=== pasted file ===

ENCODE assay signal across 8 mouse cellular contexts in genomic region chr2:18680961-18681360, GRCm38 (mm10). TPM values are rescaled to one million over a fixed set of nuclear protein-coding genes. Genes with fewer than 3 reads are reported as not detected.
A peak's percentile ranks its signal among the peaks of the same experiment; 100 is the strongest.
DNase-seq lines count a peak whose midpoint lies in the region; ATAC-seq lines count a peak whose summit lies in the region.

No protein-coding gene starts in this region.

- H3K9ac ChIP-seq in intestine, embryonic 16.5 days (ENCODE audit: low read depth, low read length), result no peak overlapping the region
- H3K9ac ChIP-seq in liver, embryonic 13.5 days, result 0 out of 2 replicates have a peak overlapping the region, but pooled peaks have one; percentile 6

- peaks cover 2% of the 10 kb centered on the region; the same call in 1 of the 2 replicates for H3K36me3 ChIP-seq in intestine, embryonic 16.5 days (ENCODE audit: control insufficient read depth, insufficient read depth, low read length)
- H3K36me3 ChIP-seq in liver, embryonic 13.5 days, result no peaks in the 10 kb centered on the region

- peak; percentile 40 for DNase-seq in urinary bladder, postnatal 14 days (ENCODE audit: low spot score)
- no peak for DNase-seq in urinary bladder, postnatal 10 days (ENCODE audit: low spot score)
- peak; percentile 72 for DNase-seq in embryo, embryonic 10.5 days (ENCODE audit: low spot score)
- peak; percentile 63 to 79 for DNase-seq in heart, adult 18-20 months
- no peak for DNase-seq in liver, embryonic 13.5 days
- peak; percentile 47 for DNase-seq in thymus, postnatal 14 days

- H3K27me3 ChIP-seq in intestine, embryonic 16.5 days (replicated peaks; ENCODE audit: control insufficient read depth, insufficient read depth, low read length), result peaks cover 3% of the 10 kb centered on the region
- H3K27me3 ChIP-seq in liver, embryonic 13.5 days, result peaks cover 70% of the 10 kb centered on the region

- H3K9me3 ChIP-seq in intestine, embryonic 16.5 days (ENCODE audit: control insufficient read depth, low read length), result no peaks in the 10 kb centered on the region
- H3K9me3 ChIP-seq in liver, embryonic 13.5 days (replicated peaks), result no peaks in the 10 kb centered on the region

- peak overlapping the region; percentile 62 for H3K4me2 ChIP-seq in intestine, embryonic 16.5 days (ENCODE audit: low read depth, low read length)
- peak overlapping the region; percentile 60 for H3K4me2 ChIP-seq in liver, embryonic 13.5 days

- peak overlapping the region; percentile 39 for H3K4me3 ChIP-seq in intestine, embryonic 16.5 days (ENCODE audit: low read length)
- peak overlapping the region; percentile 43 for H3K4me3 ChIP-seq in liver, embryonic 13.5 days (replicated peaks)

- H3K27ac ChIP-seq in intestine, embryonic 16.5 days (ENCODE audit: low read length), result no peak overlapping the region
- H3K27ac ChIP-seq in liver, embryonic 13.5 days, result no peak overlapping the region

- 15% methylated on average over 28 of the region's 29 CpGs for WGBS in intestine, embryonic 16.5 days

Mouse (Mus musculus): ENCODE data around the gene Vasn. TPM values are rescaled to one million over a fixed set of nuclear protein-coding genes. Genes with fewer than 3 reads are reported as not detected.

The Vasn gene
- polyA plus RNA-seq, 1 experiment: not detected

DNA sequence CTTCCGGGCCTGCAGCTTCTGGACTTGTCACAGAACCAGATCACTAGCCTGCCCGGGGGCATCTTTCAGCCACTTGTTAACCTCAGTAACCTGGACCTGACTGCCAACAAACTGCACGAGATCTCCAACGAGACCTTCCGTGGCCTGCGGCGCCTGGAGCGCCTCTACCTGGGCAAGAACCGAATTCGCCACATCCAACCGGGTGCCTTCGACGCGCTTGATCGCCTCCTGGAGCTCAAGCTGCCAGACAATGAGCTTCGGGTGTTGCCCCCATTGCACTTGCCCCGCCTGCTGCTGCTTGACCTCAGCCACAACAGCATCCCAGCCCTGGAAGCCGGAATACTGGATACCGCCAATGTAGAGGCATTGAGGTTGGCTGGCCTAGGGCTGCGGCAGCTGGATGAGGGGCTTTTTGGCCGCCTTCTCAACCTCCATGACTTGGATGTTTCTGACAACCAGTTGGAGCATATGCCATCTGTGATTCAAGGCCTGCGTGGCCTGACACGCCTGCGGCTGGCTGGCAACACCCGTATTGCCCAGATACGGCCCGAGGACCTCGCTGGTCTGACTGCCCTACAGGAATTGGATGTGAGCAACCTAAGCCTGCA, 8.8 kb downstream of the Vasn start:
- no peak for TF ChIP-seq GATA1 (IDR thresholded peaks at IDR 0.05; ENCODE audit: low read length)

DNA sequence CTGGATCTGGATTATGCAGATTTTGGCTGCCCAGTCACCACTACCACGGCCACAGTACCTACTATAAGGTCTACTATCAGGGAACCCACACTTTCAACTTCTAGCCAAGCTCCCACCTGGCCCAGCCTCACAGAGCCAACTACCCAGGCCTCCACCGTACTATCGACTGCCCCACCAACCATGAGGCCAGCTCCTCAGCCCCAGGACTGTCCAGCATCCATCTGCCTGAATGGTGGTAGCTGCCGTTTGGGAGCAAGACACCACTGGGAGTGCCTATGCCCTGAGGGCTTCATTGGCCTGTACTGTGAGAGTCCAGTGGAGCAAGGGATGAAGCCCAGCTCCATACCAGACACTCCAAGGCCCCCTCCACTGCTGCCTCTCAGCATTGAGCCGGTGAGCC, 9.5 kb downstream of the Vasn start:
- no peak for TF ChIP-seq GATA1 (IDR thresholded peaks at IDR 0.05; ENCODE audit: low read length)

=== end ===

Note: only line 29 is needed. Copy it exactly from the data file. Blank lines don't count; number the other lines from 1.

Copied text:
DNA sequence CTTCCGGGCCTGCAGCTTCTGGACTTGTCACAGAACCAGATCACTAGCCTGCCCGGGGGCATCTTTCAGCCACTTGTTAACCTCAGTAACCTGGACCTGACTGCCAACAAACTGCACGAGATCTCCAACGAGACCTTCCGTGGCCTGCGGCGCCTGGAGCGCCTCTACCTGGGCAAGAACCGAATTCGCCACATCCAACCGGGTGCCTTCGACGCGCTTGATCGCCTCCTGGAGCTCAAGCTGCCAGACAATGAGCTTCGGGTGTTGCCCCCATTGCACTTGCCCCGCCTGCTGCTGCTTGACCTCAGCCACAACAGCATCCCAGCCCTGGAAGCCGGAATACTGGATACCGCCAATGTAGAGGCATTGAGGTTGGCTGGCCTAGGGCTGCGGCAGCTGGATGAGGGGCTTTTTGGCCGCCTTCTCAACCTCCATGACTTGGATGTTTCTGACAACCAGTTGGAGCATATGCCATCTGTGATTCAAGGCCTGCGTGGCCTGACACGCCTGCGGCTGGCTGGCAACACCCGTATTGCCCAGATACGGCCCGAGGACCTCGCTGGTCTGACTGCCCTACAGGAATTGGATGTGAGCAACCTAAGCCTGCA, 8.8 kb downstream of the Vasn start: